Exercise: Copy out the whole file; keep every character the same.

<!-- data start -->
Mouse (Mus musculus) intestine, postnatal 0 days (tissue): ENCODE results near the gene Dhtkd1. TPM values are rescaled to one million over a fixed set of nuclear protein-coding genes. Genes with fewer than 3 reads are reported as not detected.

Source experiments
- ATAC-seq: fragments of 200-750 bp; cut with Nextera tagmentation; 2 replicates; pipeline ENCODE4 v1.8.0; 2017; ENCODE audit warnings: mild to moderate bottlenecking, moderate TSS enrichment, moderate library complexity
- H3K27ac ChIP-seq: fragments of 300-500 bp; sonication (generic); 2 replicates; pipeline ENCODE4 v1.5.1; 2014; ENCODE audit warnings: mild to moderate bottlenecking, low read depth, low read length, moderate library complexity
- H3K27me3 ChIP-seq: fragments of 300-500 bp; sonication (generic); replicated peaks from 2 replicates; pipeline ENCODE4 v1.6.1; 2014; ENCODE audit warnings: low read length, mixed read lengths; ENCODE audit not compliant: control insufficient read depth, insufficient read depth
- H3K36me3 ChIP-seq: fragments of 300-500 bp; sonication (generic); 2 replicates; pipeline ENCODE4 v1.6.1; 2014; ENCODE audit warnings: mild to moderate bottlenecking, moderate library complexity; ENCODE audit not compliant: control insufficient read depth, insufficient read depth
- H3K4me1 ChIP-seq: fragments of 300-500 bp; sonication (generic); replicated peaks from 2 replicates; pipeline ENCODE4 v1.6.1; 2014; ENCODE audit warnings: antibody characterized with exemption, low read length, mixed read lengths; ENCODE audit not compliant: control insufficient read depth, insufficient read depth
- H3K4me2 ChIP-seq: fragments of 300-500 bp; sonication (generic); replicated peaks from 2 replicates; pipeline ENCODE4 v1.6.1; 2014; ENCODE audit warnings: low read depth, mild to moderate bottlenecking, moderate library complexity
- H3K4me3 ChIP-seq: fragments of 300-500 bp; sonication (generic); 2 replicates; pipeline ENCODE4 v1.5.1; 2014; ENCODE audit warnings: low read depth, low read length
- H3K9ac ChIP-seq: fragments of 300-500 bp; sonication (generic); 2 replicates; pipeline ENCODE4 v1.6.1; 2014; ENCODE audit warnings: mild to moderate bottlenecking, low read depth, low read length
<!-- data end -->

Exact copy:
Mouse (Mus musculus) intestine, postnatal 0 days (tissue): ENCODE results near the gene Dhtkd1. TPM values are rescaled to one million over a fixed set of nuclear protein-coding genes. Genes with fewer than 3 reads are reported as not detected.

Source experiments
- ATAC-seq: fragments of 200-750 bp; cut with Nextera tagmentation; 2 replicates; pipeline ENCODE4 v1.8.0; 2017; ENCODE audit warnings: mild to moderate bottlenecking, moderate TSS enrichment, moderate library complexity
- H3K27ac ChIP-seq: fragments of 300-500 bp; sonication (generic); 2 replicates; pipeline ENCODE4 v1.5.1; 2014; ENCODE audit warnings: mild to moderate bottlenecking, low read depth, low read length, moderate library complexity
- H3K27me3 ChIP-seq: fragments of 300-500 bp; sonication (generic); replicated peaks from 2 replicates; pipeline ENCODE4 v1.6.1; 2014; ENCODE audit warnings: low read length, mixed read lengths; ENCODE audit not compliant: control insufficient read depth, insufficient read depth
- H3K36me3 ChIP-seq: fragments of 300-500 bp; sonication (generic); 2 replicates; pipeline ENCODE4 v1.6.1; 2014; ENCODE audit warnings: mild to moderate bottlenecking, moderate library complexity; ENCODE audit not compliant: control insufficient read depth, insufficient read depth
- H3K4me1 ChIP-seq: fragments of 300-500 bp; sonication (generic); replicated peaks from 2 replicates; pipeline ENCODE4 v1.6.1; 2014; ENCODE audit warnings: antibody characterized with exemption, low read length, mixed read lengths; ENCODE audit not compliant: control insufficient read depth, insufficient read depth
- H3K4me2 ChIP-seq: fragments of 300-500 bp; sonication (generic); replicated peaks from 2 replicates; pipeline ENCODE4 v1.6.1; 2014; ENCODE audit warnings: low read depth, mild to moderate bottlenecking, moderate library complexity
- H3K4me3 ChIP-seq: fragments of 300-500 bp; sonication (generic); 2 replicates; pipeline ENCODE4 v1.5.1; 2014; ENCODE audit warnings: low read depth, low read length
- H3K9ac ChIP-seq: fragments of 300-500 bp; sonication (generic); 2 replicates; pipeline ENCODE4 v1.6.1; 2014; ENCODE audit warnings: mild to moderate bottlenecking, low read depth, low read length